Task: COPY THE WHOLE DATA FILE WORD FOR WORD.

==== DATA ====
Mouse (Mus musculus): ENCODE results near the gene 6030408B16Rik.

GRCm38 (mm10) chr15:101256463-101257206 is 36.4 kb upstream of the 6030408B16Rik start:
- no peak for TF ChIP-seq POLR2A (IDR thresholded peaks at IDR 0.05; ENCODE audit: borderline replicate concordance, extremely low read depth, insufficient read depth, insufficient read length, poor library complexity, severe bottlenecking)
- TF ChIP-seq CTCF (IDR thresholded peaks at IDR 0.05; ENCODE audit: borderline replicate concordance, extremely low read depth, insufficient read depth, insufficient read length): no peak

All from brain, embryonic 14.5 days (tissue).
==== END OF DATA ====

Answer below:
Mouse (Mus musculus): ENCODE results near the gene 6030408B16Rik.

GRCm38 (mm10) chr15:101256463-101257206 is 36.4 kb upstream of the 6030408B16Rik start:
- no peak for TF ChIP-seq POLR2A (IDR thresholded peaks at IDR 0.05; ENCODE audit: borderline replicate concordance, extremely low read depth, insufficient read depth, insufficient read length, poor library complexity, severe bottlenecking)
- TF ChIP-seq CTCF (IDR thresholded peaks at IDR 0.05; ENCODE audit: borderline replicate concordance, extremely low read depth, insufficient read depth, insufficient read length): no peak

All from brain, embryonic 14.5 days (tissue).